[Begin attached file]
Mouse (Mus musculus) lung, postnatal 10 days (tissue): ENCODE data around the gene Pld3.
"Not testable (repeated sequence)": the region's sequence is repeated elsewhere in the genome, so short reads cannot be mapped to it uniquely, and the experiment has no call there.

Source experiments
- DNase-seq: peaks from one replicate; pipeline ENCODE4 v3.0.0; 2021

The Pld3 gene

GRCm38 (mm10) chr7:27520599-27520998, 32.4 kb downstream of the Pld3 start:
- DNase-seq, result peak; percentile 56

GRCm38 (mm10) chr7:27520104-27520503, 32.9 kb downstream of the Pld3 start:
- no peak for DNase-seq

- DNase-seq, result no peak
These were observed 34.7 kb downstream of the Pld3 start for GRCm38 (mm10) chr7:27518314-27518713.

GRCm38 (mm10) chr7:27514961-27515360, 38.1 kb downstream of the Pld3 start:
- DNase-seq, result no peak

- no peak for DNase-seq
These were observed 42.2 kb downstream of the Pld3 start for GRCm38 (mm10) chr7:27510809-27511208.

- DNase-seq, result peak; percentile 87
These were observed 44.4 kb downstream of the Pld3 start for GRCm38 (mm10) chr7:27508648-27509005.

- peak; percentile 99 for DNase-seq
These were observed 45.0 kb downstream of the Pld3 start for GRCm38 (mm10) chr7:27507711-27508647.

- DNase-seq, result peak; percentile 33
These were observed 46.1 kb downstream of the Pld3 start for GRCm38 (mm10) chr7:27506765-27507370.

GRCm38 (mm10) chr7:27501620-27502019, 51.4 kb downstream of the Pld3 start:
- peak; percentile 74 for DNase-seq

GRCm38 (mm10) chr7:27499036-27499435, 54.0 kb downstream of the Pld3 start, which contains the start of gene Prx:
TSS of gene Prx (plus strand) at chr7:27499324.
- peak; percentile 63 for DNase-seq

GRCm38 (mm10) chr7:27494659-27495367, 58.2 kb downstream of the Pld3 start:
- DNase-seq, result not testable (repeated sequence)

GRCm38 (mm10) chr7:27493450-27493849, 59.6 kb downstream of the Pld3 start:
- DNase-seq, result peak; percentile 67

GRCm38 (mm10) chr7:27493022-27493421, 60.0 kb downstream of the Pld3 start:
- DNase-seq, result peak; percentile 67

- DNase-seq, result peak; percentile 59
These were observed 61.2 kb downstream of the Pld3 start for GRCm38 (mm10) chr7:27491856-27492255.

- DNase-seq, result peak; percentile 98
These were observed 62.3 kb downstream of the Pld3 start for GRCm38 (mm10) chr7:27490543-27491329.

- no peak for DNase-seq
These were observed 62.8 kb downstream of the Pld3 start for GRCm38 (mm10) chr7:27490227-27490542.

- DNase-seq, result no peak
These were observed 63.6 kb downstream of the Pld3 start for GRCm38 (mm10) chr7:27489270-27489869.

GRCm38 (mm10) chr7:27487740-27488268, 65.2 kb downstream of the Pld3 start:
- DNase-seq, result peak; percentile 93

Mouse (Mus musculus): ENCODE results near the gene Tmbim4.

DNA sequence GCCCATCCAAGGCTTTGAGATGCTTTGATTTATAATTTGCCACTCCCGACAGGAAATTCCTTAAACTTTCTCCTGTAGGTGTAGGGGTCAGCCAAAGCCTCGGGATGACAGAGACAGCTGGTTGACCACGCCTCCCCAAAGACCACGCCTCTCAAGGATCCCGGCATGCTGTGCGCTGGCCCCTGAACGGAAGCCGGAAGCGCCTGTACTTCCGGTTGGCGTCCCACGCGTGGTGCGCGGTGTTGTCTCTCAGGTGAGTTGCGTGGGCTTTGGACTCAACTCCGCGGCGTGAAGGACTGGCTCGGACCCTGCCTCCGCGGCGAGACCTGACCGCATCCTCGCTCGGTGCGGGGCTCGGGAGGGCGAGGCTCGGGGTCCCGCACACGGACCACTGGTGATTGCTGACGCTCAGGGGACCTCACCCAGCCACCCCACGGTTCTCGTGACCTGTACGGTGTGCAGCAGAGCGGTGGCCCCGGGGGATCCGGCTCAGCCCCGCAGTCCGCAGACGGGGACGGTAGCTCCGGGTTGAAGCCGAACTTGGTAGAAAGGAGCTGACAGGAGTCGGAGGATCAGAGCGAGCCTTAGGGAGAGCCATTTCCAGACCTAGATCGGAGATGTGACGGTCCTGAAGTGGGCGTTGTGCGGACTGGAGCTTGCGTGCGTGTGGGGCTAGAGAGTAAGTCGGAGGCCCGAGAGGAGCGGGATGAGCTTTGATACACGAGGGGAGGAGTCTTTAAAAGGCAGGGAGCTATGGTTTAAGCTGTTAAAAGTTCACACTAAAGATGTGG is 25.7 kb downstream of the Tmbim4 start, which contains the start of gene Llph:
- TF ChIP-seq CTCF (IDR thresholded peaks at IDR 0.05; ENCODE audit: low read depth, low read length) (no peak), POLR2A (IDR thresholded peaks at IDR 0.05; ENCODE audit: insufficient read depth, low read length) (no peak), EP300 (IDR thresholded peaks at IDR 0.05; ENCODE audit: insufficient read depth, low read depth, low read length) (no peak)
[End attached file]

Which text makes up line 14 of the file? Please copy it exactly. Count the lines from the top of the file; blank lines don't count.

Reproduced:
- no peak for DNase-seq